When I think about what I want for my children sometimes I feel I should be more pushy – get them to apply themselves more, learn more, aim higher. At other times I’m able to take a more relaxed approach – let them find their own passions and interests and let me support them in this, I say to myself.
At these times the over-riding feeling is often, ‘I don’t mind what they choose to do when they grow up – as long as they’re happy.’
On the face of it this attitude seems commendable for many liberal parents, especially those whose own parents had very fixed ideas about ‘acceptable’ jobs and careers.
But underneath the apparently supportive and progressive stance there can be a more subtle, unspoken, pressure. It is something like, ‘Do what you want to do, be who you want to be. But don’t let me down by being unhappy, even if that is what you are feeling.’
Novelist James Runcie, son of the former Archbishop of Canterbury, has highlighted the problem when discussing his own experience of being a parent. Saying you don’t mind what your children to as long as they are happy can actually be a very controlling message to give your children, he argues.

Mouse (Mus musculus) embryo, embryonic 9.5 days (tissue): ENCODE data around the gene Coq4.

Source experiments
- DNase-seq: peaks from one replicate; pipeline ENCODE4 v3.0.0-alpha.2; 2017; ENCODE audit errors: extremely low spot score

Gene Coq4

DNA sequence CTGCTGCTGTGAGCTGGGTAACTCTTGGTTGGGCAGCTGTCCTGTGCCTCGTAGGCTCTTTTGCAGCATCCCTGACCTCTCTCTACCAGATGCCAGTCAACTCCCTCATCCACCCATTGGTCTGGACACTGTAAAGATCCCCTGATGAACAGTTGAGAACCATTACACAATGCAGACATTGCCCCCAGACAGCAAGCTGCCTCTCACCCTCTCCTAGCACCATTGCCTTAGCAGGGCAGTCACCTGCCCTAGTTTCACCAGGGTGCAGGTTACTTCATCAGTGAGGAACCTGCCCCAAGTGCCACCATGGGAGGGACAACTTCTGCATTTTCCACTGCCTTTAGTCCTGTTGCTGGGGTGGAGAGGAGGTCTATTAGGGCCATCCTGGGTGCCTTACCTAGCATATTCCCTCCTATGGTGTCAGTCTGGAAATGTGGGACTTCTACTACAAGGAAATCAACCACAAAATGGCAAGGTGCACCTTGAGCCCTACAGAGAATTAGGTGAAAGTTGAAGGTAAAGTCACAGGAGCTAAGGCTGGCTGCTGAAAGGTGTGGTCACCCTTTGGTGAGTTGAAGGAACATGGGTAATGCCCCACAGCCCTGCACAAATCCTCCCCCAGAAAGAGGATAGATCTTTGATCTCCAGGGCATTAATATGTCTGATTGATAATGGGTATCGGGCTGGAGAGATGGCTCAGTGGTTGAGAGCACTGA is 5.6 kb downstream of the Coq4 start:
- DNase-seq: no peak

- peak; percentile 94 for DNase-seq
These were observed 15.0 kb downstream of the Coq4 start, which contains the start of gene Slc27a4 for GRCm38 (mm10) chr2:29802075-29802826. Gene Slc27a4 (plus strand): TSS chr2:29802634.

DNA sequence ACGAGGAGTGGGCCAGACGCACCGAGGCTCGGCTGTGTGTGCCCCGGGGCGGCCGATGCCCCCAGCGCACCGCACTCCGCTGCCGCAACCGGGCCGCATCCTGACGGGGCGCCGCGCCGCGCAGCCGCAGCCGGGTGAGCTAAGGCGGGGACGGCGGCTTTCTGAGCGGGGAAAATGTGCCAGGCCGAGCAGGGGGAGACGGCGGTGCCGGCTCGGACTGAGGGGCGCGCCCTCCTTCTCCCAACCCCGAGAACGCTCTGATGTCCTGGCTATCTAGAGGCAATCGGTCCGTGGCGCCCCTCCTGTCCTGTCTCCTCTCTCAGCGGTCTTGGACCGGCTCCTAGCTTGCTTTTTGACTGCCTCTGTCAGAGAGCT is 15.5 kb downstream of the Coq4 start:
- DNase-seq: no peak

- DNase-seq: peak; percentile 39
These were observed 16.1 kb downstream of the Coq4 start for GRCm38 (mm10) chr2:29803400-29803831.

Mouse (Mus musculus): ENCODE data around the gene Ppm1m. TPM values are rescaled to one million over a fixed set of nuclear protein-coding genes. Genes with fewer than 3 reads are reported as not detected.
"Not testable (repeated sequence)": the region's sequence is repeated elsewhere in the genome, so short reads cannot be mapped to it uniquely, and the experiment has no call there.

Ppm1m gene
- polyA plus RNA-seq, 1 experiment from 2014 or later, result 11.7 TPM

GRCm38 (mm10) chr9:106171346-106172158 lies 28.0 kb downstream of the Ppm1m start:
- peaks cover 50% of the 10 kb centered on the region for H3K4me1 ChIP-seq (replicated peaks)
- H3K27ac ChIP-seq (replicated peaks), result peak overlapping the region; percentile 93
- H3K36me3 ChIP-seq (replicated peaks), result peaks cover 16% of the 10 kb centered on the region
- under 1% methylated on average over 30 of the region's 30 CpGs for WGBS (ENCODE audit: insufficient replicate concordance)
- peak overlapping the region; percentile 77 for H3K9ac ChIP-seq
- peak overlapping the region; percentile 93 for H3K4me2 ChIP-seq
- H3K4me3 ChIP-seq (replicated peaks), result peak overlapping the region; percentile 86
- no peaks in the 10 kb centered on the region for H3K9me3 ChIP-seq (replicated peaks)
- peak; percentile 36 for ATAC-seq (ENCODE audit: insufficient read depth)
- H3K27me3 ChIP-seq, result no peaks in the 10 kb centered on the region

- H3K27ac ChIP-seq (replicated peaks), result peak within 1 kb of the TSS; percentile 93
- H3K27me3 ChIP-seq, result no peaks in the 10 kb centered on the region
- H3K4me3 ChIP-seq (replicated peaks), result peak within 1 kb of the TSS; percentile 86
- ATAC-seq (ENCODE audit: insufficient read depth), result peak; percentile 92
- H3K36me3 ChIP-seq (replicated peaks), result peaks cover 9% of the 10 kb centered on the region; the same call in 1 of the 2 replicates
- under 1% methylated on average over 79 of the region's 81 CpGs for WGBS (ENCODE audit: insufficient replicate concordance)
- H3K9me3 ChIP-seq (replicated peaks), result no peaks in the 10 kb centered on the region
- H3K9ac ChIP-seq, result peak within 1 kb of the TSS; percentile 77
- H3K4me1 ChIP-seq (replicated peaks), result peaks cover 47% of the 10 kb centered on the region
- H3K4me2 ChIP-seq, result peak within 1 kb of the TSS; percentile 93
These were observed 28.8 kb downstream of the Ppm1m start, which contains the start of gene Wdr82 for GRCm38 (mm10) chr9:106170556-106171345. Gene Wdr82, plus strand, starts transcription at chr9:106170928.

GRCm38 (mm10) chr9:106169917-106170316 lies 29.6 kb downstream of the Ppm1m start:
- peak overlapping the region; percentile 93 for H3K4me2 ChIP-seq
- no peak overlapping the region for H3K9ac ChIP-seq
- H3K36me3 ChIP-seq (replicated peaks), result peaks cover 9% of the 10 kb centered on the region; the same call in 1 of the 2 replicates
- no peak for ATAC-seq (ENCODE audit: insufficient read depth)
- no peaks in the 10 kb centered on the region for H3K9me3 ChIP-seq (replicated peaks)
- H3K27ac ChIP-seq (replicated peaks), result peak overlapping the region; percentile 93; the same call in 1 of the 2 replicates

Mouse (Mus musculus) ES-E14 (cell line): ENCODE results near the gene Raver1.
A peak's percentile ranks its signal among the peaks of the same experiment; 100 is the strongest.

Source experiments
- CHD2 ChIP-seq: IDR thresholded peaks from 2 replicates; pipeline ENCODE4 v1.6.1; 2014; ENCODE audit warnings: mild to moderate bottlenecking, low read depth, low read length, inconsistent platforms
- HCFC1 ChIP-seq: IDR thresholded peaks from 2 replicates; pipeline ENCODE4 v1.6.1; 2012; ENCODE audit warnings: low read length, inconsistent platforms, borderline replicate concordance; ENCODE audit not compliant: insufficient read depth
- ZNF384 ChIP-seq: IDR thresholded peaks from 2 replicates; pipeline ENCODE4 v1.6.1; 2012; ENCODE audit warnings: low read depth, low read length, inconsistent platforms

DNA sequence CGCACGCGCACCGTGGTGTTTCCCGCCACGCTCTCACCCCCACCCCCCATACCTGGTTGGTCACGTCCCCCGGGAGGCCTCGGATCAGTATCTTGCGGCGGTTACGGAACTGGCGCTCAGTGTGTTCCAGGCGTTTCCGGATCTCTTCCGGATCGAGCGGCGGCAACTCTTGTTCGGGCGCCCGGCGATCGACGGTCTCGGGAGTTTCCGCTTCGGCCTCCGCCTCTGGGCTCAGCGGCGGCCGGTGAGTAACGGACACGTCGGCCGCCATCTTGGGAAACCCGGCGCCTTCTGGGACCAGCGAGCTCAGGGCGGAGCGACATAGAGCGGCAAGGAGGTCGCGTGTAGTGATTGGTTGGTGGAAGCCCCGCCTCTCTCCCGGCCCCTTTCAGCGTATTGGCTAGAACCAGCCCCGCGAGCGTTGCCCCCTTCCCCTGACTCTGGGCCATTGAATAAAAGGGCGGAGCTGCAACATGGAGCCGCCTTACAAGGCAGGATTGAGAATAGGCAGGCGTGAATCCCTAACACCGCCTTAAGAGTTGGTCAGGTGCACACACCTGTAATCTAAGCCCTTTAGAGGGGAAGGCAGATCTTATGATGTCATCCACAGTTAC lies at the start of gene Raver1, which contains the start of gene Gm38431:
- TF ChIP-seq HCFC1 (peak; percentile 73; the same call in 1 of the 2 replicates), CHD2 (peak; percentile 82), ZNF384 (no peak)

This is because it only makes them feel more unhappy when they realise they cannot live up to your unrealistic expectations.
Even with young children there is a danger that they will get the message that it is somehow ‘wrong’ to feel unhappy, upset, angry or lonely.
When my six-year-old son says he is sad because no-one would play with him at school my first reaction is to try and reassure him – ‘I’m sure you’ll find someone to play with tomorrow – let me talk to your teacher in the morning.’
It is much harder for me to simply listen to him and to acknowledge his feelings. There may also be a role for reassurance and practical help, such as helping him develop more social skills.
But if I try to immediately rescue him from his painful feelings too quickly he is less likely to confide in me in the future as he will not have felt genuinely listened to.
It is only when our children feel they are not failures if they are unhappy, upset or sad that they can more authentically experience happiness and fulfilment.
At a deeper level perhaps we need to accept that we cannot control our children’s happiness and that apparent symptoms of unhappiness are not necessarily problems to be ‘fixed’. Instead, as psychologist James Hillman argues, a child’s ‘problem’ of tantrums, shyness or sadness may be expressions of that child’s ‘calling’ or destiny and have some meaning connected to their development that we are unaware of.